Fashion trends and site selection are similar — what’s hot this year may not be in vogue the next — and definitely not in the next five years. For many organizations, corporate real estate philosophy hasn’t evolved much. They’re still following the old mantra of “location, location, location.” However, more progressive companies are beginning to change their corporate real estate philosophy to catch up to the 21st century idea of “logistics, labor, and love.” They are bringing logistics and real estate under one roof, and building an organizational consensus on strategy that aligns the goals and objectives of both groups.
While many organizations like to showcase their collaborative spirit, we’ve found many continue to operate with silos. The functional areas of an organization are hardly aligned to the overall goals or with the other functional areas. Part of this stems from the fact these functions don’t sell, produce, or operate anything — they are simply overhead. In addition, many organizational goals revolve around sales growth and profits within certain customer service criteria. It’s this gray area of “within certain customer service criteria” that causes misaligned goals between the functional areas.
For instance, corporate real estate is typically charged with managing all real estate tasks for the organization. Essentially the corporate real estate team negotiates leases, finds properties, buys land and/or buildings, etc. Its overall performance is assessed by its ability to get tax and labor incentives, low rent, and low prices, inevitably leading it to pick the lowest-cost provider. While these intentions are noble, they are not necessarily in step with the overall goals of the organization and with other functional areas.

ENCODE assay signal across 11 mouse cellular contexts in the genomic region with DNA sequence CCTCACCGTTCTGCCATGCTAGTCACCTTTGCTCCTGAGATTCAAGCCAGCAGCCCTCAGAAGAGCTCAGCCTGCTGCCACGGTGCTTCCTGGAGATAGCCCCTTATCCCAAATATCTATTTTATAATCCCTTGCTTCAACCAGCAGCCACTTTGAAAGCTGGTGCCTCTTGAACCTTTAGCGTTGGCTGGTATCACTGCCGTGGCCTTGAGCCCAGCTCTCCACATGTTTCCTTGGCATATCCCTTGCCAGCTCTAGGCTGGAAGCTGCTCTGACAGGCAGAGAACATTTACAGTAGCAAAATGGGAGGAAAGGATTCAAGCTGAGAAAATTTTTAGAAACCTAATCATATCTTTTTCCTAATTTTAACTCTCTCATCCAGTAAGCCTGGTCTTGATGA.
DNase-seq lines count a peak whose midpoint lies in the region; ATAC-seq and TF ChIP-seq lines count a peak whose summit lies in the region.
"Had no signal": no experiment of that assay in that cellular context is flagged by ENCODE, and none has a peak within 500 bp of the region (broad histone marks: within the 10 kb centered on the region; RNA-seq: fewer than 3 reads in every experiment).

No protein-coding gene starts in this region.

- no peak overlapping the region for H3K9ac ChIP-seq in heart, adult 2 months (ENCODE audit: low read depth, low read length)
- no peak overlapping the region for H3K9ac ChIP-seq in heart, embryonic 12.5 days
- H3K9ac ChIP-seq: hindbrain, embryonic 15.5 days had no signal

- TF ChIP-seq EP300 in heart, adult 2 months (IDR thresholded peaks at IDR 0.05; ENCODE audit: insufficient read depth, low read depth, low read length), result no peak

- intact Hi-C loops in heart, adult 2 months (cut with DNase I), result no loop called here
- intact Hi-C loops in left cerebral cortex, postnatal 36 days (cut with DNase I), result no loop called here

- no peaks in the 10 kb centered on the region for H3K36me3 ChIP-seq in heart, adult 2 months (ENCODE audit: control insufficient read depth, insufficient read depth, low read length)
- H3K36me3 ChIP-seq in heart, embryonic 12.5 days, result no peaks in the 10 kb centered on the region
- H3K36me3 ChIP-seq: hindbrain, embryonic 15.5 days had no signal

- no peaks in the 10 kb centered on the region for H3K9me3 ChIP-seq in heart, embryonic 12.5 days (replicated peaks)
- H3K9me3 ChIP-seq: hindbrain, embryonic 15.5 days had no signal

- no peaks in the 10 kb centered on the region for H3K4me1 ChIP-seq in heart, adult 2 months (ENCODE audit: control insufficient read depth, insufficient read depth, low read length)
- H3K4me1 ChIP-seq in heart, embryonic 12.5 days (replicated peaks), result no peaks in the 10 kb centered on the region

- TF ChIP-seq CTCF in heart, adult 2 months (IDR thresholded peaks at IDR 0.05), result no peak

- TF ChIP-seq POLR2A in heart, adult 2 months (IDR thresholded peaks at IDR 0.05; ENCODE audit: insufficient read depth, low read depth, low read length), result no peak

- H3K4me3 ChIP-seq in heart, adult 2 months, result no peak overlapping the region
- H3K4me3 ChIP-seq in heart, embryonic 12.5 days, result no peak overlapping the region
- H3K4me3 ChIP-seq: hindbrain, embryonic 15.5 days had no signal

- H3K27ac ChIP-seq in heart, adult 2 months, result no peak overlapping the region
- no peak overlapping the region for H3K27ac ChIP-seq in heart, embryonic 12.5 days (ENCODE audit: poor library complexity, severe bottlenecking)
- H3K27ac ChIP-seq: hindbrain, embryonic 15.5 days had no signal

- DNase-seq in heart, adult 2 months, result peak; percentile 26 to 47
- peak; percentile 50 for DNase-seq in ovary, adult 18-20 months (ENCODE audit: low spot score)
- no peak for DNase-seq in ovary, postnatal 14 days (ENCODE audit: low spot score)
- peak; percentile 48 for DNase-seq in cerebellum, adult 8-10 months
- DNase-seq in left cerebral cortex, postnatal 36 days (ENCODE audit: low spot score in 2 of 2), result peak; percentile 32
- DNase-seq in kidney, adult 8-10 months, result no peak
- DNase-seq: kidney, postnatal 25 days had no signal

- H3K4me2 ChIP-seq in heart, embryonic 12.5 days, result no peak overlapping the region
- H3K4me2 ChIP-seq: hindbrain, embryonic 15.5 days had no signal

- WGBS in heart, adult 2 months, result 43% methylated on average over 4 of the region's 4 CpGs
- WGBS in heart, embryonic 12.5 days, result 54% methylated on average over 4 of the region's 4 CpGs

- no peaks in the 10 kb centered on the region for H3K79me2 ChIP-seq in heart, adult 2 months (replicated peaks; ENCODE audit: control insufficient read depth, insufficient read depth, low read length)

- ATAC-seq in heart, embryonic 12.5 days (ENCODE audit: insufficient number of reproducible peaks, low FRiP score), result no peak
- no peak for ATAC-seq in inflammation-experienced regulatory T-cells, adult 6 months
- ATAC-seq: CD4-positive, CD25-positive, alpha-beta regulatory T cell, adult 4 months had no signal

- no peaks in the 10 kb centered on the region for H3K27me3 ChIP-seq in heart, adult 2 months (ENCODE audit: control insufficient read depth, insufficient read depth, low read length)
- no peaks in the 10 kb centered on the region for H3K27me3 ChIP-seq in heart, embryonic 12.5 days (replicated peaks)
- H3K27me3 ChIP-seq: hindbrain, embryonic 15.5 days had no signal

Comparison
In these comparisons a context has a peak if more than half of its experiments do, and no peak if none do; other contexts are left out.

Consider a recent case of a real estate VP who was chided in her performance review because she didn’t go with the lower rent rate of $2 per square foot. The 750,000-square-foot facility she chose was a buck more per square foot or $3. On the surface it appears she just cost the organization $750,000 annually, but by understanding the new site selection mantra of “logistics, labor, and love,” she may have just made an exceptional deal.
Logistics, Labor, and Love
This new mantra of “logistics, labor, and love,” for industrial and manufacturing site selection, puts the shift in corporate real estate philosophy into focus. The logistics function has the responsibility to deliver the organization’s products at the lowest total cost within “certain customer service criteria.” Therefore, the big drivers in choosing any site for warehouses and distribution centers (DCs) are transportation and labor costs. According to the latest "State of Logistics Report", transportation costs are 62.8 percent of total logistics cost. Labor and customer service costs totaled an additional 5.9 percent, and rent is only 3.9 percent. Rent is only a very small piece of a DC's “total” cost. Figure 1 provides a breakdown of all costs for a DC or warehouse.